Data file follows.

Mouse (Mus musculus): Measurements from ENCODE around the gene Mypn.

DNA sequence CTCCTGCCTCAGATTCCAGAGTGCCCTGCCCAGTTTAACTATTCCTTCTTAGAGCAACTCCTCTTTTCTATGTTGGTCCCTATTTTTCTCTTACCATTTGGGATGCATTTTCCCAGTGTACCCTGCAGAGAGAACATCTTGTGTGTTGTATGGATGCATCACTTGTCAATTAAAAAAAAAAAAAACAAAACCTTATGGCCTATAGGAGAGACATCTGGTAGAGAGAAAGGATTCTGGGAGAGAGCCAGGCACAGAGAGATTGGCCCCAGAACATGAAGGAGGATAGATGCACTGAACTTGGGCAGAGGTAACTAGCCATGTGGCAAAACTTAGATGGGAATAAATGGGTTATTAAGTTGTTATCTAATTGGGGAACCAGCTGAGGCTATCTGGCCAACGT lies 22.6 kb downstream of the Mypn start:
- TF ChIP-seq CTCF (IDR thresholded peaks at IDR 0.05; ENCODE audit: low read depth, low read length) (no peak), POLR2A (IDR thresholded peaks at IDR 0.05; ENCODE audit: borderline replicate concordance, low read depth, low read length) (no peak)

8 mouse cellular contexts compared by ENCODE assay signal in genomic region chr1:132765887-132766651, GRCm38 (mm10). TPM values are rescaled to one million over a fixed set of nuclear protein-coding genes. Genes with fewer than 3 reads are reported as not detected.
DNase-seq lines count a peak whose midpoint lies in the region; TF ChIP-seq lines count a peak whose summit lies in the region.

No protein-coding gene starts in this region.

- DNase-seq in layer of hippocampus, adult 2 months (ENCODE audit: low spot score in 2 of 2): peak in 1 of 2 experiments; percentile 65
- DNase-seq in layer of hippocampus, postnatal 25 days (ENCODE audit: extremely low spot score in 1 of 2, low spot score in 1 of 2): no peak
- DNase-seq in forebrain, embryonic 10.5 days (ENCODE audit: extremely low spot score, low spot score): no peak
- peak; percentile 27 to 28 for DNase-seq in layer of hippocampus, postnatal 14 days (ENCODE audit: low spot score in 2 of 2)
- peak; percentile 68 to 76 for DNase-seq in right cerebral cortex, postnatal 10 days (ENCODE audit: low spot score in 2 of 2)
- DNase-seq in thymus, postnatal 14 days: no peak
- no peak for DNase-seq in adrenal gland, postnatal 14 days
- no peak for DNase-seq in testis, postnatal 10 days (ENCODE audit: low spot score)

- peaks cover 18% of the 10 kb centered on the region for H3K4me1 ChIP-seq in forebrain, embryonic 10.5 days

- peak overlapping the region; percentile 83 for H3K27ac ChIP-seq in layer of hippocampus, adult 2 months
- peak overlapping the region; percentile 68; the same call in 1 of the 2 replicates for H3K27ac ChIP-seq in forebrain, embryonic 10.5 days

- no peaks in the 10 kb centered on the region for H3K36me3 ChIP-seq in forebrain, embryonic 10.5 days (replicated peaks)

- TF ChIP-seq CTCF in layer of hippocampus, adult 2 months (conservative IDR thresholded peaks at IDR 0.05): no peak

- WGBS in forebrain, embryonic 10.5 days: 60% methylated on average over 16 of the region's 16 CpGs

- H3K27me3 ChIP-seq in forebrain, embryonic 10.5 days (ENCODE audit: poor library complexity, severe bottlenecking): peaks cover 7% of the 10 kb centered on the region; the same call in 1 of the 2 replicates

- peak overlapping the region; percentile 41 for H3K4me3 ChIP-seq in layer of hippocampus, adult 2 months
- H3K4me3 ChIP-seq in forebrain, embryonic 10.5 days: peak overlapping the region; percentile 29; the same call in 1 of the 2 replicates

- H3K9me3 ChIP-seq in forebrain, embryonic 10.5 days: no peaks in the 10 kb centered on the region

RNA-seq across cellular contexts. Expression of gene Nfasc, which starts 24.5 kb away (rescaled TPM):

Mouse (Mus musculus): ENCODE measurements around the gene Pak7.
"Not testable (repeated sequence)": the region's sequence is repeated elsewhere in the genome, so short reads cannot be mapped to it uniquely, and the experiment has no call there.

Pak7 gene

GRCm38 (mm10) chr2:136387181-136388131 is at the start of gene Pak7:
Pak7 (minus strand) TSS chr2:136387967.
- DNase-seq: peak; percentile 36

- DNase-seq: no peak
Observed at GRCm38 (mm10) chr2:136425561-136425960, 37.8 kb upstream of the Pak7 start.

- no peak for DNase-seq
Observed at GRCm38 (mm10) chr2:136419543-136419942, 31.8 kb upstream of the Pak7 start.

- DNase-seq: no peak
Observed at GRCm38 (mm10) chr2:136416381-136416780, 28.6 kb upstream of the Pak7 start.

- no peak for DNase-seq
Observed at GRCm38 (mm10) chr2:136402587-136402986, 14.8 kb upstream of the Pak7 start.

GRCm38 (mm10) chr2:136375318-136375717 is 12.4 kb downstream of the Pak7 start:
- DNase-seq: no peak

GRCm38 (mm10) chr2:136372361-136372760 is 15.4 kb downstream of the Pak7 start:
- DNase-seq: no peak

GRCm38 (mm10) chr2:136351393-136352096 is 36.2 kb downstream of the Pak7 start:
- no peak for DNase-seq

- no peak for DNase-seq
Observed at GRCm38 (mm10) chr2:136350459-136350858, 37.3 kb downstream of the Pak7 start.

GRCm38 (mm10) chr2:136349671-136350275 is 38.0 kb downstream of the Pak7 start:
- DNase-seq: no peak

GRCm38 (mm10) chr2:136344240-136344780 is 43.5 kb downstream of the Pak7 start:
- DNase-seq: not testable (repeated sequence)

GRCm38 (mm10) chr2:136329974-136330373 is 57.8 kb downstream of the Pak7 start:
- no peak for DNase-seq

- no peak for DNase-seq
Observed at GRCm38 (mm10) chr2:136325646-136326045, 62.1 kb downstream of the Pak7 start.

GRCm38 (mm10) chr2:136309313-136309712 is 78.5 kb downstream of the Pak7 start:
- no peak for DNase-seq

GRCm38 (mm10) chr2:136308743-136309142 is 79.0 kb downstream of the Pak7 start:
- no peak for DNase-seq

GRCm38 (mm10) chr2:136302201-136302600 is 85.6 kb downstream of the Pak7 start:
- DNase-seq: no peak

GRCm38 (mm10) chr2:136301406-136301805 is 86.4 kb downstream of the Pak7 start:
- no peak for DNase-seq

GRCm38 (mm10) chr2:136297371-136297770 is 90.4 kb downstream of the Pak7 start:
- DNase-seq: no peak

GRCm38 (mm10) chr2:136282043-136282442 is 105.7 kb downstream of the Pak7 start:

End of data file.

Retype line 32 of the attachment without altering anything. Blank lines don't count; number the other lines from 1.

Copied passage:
- DNase-seq: no peak